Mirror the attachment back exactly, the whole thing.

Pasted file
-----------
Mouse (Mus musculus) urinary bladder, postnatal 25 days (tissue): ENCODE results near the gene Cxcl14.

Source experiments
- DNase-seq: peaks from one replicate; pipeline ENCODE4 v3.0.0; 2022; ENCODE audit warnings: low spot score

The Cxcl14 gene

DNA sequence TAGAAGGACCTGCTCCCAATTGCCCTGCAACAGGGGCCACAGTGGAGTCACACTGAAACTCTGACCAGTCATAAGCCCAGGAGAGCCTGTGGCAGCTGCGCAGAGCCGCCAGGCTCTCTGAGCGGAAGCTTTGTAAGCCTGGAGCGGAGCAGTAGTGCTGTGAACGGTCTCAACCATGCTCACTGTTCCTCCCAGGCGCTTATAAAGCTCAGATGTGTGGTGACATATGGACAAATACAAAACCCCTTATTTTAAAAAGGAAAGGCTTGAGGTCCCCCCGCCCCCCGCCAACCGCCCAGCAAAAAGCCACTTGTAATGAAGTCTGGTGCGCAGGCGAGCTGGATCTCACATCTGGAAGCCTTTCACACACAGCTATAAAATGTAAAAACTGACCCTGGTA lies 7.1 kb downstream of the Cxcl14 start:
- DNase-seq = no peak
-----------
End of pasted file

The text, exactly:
Mouse (Mus musculus) urinary bladder, postnatal 25 days (tissue): ENCODE results near the gene Cxcl14.

Source experiments
- DNase-seq: peaks from one replicate; pipeline ENCODE4 v3.0.0; 2022; ENCODE audit warnings: low spot score

The Cxcl14 gene

DNA sequence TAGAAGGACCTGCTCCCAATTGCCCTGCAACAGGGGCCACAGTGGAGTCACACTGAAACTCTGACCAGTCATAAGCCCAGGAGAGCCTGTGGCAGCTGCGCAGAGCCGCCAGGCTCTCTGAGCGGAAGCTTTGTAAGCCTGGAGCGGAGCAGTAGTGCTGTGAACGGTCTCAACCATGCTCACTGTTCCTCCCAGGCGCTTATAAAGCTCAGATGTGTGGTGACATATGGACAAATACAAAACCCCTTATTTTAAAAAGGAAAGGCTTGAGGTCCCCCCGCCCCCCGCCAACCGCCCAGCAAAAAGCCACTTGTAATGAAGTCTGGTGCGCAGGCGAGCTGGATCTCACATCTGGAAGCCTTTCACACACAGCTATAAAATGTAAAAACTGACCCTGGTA lies 7.1 kb downstream of the Cxcl14 start:
- DNase-seq = no peak